Wednesday, May 02, 2007
Whale conservation: reaching out to the Caribbean
It is a well known and now undisputed fact that for a number of years the Japanese Government has taken advantage of the vulnerabilities of small island developing states to consolidate its position within the International Whaling Commission (IWC). At the Annual meeting of the IWC last year on the island of St Kitts, for example, the Japanese largely relied on conditionalities they had imposed on small island and other developing states to win by simple majority a resolution proposing the resumption of commercial whaling.
Public opinion polls commissioned by the WWF have shown that the Governments of the small island developing states who support Japan's whaling interests adopted these policies with no regard for public opinion and information.
In partnership with the Environmental Investigation Agency (EIA), Lord Ashcroft has just launched a TV ad and a website to reach out in the six Caribbean countries who have lately been supporting Japan's whaling interests systematically (Antigua & Barbuda, Dominica, Grenada, St Kitts and Nevis, St Lucia, St Vincent & the Grenadines.)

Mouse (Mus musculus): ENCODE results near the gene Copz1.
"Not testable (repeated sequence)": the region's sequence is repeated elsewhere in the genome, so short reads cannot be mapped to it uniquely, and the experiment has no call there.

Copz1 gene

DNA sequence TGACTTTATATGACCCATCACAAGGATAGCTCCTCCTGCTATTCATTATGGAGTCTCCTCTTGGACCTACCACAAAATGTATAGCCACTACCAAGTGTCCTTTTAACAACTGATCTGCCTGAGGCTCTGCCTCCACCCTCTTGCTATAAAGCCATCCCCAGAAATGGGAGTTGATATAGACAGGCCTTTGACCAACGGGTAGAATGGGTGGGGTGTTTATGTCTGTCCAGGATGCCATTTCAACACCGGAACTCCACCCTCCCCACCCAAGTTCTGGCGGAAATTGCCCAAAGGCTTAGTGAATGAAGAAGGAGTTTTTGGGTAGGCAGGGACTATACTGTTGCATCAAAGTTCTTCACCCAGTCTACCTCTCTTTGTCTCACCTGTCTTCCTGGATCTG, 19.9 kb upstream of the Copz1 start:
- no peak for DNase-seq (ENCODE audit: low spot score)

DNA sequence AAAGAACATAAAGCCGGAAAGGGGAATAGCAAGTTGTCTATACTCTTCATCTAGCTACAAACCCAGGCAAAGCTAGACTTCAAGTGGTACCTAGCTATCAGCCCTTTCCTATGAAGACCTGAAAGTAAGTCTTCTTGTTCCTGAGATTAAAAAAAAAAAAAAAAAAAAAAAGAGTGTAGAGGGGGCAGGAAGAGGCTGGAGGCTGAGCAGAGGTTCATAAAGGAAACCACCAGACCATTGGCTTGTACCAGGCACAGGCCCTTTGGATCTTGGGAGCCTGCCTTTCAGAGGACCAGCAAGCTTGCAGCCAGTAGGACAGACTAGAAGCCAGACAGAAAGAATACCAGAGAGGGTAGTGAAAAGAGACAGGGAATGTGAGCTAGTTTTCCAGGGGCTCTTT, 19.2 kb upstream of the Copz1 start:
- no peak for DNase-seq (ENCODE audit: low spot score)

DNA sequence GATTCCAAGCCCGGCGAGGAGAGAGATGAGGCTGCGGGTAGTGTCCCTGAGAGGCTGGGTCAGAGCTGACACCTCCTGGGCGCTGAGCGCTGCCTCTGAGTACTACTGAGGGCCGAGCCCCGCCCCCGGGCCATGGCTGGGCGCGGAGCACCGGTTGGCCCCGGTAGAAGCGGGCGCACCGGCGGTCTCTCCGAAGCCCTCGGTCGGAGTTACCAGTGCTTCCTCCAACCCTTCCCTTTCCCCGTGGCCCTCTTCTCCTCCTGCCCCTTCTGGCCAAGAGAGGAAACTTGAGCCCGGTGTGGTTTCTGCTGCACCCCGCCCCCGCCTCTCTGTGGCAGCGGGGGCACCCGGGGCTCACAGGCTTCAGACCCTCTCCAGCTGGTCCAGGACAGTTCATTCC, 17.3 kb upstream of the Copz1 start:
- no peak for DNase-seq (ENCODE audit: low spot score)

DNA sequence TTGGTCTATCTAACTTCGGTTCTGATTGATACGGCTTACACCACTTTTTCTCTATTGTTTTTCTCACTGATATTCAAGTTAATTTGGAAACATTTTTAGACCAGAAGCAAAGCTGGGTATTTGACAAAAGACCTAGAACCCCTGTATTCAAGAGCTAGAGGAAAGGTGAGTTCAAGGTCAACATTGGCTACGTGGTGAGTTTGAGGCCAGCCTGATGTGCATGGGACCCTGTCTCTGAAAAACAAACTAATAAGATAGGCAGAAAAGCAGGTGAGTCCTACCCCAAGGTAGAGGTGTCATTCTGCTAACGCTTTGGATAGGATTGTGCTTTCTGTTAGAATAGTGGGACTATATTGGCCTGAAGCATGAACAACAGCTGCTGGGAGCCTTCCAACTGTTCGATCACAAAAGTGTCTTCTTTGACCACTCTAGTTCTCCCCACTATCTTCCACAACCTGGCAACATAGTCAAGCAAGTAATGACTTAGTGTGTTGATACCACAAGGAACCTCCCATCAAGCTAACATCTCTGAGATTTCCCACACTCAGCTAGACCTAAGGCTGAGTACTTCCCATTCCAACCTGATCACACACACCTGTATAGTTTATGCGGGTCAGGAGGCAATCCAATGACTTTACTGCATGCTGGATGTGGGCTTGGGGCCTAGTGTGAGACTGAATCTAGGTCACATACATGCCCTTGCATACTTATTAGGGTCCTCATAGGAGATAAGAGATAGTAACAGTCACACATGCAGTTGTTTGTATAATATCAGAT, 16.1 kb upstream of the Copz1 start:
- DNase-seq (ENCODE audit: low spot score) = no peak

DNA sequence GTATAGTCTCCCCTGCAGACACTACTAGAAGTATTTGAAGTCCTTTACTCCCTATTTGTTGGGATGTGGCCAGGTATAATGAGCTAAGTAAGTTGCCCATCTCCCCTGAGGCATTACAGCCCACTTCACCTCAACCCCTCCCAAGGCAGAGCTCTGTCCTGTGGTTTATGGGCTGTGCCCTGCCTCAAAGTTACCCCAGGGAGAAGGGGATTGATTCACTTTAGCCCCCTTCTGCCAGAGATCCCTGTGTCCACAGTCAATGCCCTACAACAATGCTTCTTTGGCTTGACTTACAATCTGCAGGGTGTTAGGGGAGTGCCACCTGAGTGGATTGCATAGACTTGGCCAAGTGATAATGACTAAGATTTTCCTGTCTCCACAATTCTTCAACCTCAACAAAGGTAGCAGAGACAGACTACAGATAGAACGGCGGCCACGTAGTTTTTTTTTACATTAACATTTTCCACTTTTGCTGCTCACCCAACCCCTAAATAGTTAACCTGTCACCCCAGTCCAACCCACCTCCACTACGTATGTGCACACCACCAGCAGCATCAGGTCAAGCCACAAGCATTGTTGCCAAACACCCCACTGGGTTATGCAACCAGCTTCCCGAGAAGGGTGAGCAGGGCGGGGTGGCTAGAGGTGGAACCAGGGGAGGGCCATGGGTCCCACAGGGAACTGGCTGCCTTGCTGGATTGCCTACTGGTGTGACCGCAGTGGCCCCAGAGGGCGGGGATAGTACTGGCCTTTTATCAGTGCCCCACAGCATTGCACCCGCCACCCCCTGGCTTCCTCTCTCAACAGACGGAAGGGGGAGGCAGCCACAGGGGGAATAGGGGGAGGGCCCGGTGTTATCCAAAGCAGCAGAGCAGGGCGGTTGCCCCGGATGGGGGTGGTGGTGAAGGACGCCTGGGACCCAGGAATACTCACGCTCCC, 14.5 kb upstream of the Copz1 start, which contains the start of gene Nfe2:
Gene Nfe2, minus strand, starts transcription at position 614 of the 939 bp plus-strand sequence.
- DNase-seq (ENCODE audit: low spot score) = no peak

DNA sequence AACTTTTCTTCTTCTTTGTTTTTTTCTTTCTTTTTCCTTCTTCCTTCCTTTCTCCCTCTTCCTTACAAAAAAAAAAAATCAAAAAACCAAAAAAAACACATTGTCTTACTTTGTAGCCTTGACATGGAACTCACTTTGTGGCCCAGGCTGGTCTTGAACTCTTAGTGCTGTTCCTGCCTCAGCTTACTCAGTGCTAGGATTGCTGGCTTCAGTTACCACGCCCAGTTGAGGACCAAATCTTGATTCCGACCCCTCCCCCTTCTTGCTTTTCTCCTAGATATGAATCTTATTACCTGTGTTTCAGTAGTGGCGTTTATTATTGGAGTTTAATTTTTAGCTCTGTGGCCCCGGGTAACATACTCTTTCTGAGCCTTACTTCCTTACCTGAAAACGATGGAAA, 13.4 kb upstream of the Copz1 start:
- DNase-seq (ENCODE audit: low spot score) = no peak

To attract sympathy, the advocates of commercial whaling argue that whales are eating too much fish, even though fisheries experts have shown that killing whales will not increase fish stocks. The decline of fish stocks will not decrease unless governments tackle overfishing and its root causes. The "whale-eat-fish" argument is akward particularly in the Caribbean, as whales visit that region to reproduce, not to feed.
Whale conservation advocates also emphasise that Whale Watching has become a great lucrative tourist opportinity in the Caribbean. In other words, there's more money to be made from keeping whales alive than from killing them.